All three words of "believe in Jesus" are important.
- Believe. Belief as it is used here is more than intellectual assent to a proposition or recognition of a historical fact. The scope of the meaning of belief that is here intended includes trust and obedience. James says that "faith without works is dead". This is an active belief.
17 In the same way, faith by itself, if it is not accompanied by
action, is dead.
18 But someone will say, “You have faith; I have deeds.”
Show me your faith without deeds, and I will show you my faith by my
deeds. 19 You believe that there is one God. Good! Even the demons
believe that—and shudder.
20 You foolish person, do you want evidence that faith without deeds
is useless? 21 Was not our father Abraham considered righteous for
what he did when he offered his son Isaac on the altar? 22 You see
that his faith and his actions were working together, and his faith
was made complete by what he did. 23 And the scripture was fulfilled
that says, “Abraham believed God, and it was credited to him as
righteousness,” and he was called God’s friend. 24 You see that a
person is considered righteous by what they do and not by faith alone.
- Jesus. Among the most central beliefs in orthodox Christianity is that Jesus is God come to us in the flesh, the incarnation. Some religions propose a belief in God but deny that God has a son or deny that God can take on human form. The Apostle John made this the essential test for discerning whether a spirit or message is from God. You must acknowledge the incarnation.
1 Dear friends, do not believe every spirit, but test the spirits to
see whether they are from God, because many false prophets have gone
out into the world. 2 This is how you can recognize the Spirit of God:
Every spirit that acknowledges that Jesus Christ has come in the flesh
is from God, 3 but every spirit that does not acknowledge Jesus is not
from God. This is the spirit of the antichrist, which you have heard
is coming and even now is already in the world. (1 John 4:1-3)
(NOTE: All churches that accept the Nicene creed (or at least the Apostle's creed) believe in a physical incarnation. Many heretical groups denied this or parts of this, such as those that believed in Docetism, Ebionism, Arianism, Apollinarianism, Nestorianism, Eutychianism, Monophysitism, and Monothelitism. Some modern denominations also do not accept this, so would not be considered orthodox. See https://mbcpathway.com/2018/08/31/incarnational-heresies/)
- in. This is the hardest of the three words. As a new believer, I had a hard time unerstanding this preposition as it applied to statements in the Bible. In has to do with abiding in Christ.
1 “I am the true vine, and my Father is the gardener. 2 He cuts off
every branch in me that bears no fruit, while every branch that does
bear fruit he prunes so that it will be even more fruitful. 3 You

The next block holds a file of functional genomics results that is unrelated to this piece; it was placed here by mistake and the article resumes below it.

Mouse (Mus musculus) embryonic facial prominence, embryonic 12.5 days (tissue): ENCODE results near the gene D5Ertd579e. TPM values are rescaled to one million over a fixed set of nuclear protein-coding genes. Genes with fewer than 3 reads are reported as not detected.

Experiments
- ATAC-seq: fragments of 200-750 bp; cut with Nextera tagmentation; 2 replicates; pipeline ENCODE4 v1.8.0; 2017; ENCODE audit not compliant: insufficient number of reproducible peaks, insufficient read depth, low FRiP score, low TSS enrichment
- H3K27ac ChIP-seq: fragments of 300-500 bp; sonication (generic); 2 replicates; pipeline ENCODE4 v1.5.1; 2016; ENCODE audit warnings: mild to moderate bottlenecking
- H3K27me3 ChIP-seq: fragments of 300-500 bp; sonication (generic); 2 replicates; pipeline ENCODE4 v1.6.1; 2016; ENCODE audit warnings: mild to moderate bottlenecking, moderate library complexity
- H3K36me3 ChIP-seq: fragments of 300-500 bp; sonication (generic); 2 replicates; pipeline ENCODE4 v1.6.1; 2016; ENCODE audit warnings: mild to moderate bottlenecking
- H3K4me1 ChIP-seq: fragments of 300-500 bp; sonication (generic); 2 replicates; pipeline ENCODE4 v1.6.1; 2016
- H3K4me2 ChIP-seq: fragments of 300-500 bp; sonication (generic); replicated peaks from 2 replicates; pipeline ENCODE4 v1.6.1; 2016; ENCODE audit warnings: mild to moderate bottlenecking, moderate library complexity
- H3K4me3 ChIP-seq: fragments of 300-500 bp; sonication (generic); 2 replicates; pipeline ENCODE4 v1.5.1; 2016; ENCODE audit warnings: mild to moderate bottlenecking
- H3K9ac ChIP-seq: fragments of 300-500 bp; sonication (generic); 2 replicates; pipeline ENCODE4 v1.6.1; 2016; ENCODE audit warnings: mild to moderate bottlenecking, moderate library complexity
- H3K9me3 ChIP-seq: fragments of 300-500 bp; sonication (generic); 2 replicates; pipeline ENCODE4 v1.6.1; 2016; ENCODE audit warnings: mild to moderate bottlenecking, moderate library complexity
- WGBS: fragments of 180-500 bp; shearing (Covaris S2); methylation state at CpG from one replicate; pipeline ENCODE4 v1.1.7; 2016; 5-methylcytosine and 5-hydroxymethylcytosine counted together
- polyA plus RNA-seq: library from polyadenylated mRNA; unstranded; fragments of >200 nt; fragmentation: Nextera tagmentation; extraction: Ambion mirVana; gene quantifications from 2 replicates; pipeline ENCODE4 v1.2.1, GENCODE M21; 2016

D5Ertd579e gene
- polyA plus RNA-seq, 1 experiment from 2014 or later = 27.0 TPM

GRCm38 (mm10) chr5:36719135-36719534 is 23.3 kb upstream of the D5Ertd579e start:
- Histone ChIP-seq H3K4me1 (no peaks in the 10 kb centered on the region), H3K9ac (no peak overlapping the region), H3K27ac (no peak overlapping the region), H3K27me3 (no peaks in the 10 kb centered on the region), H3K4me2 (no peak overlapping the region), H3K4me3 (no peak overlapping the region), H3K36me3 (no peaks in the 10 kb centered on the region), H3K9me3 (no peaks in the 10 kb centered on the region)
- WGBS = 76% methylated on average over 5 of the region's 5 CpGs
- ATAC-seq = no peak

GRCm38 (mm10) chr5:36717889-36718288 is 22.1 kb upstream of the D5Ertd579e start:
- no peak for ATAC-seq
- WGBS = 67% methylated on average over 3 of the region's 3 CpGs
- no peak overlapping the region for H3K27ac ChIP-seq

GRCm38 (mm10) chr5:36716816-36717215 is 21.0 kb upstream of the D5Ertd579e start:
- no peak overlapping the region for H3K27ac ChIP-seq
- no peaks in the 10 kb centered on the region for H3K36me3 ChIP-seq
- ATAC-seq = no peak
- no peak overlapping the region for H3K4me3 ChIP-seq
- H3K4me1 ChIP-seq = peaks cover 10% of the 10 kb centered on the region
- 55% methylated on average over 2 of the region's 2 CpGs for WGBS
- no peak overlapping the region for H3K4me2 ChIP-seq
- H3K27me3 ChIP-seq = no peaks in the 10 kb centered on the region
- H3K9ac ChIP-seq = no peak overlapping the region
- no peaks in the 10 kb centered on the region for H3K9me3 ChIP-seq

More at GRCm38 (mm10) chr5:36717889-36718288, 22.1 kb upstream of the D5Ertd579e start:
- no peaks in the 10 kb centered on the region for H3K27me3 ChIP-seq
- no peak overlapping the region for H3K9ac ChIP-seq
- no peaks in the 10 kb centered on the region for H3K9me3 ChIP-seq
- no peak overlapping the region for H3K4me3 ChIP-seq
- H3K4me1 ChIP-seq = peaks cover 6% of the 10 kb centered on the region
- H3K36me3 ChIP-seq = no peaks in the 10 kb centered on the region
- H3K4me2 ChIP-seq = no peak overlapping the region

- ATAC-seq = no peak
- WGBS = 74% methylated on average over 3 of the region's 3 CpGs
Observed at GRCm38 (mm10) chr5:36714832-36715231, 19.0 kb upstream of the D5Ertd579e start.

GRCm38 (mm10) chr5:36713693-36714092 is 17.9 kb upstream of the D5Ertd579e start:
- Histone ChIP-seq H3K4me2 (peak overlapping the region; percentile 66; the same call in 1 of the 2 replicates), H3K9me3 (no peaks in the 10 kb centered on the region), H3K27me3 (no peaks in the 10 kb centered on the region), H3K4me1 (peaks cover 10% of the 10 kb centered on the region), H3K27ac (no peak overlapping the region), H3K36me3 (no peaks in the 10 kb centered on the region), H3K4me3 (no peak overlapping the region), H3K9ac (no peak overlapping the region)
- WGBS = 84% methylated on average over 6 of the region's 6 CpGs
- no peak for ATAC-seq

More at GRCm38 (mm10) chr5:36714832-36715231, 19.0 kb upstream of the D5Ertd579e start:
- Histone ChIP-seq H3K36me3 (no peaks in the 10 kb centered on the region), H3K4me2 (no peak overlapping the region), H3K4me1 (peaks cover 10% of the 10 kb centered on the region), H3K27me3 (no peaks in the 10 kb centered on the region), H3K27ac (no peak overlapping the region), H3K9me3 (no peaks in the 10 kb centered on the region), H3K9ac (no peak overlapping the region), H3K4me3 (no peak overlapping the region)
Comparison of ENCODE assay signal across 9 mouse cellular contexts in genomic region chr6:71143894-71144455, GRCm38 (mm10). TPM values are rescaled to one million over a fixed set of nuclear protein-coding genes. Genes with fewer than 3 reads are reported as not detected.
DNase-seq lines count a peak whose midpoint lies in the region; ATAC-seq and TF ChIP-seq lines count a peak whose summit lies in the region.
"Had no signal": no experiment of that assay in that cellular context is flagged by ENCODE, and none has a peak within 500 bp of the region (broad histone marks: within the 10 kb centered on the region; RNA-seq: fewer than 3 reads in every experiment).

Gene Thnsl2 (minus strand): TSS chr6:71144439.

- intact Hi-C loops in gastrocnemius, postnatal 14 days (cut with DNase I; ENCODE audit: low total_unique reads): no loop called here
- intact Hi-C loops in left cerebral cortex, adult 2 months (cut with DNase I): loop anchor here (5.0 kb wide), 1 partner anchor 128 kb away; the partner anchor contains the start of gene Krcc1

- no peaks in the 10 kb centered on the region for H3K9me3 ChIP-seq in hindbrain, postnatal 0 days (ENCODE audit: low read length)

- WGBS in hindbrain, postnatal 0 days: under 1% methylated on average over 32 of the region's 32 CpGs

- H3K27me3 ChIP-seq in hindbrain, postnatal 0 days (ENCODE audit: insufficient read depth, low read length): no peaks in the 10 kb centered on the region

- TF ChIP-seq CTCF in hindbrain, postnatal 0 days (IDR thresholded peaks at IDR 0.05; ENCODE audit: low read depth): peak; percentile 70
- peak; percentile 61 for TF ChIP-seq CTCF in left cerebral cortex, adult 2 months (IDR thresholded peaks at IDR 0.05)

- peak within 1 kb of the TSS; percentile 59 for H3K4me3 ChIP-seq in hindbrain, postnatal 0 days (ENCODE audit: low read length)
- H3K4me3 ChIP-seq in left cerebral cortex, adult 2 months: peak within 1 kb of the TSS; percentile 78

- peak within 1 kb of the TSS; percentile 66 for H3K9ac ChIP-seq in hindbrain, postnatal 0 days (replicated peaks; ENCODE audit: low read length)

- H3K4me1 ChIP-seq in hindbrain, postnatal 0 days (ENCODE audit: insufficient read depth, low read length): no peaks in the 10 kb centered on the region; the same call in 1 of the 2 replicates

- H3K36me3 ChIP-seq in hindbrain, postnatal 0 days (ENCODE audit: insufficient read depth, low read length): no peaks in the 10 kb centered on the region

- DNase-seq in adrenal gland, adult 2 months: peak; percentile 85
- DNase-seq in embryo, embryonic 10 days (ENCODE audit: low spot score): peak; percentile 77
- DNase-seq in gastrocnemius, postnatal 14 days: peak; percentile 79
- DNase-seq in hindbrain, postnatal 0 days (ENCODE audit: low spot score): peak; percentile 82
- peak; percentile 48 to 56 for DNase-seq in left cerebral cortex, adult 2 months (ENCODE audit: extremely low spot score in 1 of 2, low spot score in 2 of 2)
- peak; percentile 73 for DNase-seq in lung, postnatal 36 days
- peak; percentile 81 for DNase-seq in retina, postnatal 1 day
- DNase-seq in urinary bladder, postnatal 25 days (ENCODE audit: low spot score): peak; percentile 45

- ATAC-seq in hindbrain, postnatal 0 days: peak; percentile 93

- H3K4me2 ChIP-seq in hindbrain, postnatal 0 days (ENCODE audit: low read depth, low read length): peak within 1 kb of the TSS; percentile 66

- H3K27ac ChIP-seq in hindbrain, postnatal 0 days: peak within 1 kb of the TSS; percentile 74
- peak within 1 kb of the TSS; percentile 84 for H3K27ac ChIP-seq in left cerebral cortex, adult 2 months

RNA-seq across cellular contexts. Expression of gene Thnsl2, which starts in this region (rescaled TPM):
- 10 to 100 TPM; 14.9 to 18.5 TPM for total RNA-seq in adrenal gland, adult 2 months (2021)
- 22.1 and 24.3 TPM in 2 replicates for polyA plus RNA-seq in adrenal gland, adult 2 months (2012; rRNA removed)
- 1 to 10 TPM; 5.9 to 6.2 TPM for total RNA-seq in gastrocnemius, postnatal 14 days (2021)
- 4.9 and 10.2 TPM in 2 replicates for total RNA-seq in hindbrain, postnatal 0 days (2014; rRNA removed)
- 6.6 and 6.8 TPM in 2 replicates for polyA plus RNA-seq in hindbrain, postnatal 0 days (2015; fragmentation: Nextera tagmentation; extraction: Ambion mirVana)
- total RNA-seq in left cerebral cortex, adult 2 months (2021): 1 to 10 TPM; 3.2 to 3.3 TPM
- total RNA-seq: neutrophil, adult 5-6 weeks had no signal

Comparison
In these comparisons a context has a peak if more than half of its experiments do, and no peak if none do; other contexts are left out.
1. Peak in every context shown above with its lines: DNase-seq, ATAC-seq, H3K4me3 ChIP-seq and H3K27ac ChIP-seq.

are already clean because of the word I have spoken to you. 4 Remain
in me, as I also remain in you. No branch can bear fruit by itself; it
must remain in the vine. Neither can you bear fruit unless you remain
5 “I am the vine; you are the branches. If you remain in me and I in
you, you will bear much fruit; apart from me you can do nothing. 6 If
you do not remain in me, you are like a branch that is thrown away and
withers; such branches are picked up, thrown into the fire and burned.
7 If you remain in me and my words remain in you, ask whatever you
wish, and it will be done for you. 8 This is to my Father’s glory,
that you bear much fruit, showing yourselves to be my disciples. (John
You must also take into this the meaning of Jesus' name. From Matthew 1:21 we have:
"She will give birth to a son, and you are to give him the name Jesus, because he will save his people from their sins.”
A person must believe that it is through this belief, this faith in Jesus, that they are saved, not through any other cause, especially human effort and religious ritual. One passage that drives this home:
“For through the law I died to the law so that I might live for God.
20 I have been crucified with Christ and I no longer live, but Christ
lives in me. The life I now live in the body, I live by faith in the
Son of God, who loved me and gave himself for me. 21 I do not set
aside the grace of God, for if righteousness could be gained through
the law, Christ died for nothing!” (Galatians 2:19-21)
Righteousness through the law, as Paul above speaks, means following religious, moral rules so well on your own that you earn God's acceptance. It can't be done, though many religions say it can.
(There is a debate between Protestants and Catholics as to whether personal acts of righteousness in obedience to Christ are part of this saving faith or follow as a consequence from it. That is another question, covered a lot on this site.)
Origin of the Phrase
I am unable to determine the origin of the phrase. However, it may be related to the Apostle's creed, where it begins the second section:
I believe in God, the Father almighty,
creator of heaven and earth.
I believe in Jesus Christ, his only Son, our Lord,
who was conceived by the Holy Spirit
and born of the virgin Mary.
He suffered under Pontius Pilate,
was crucified, died, and was buried;
he descended to hell.
The third day he rose again from the dead.
He ascended to heaven
and is seated at the right hand of God the Father almighty.
From there he will come to judge the living and the dead.
I believe in the Holy Spirit,
the holy catholic* church,
the communion of saints,
the forgiveness of sins,
the resurrection of the body,
and the life everlasting. Amen.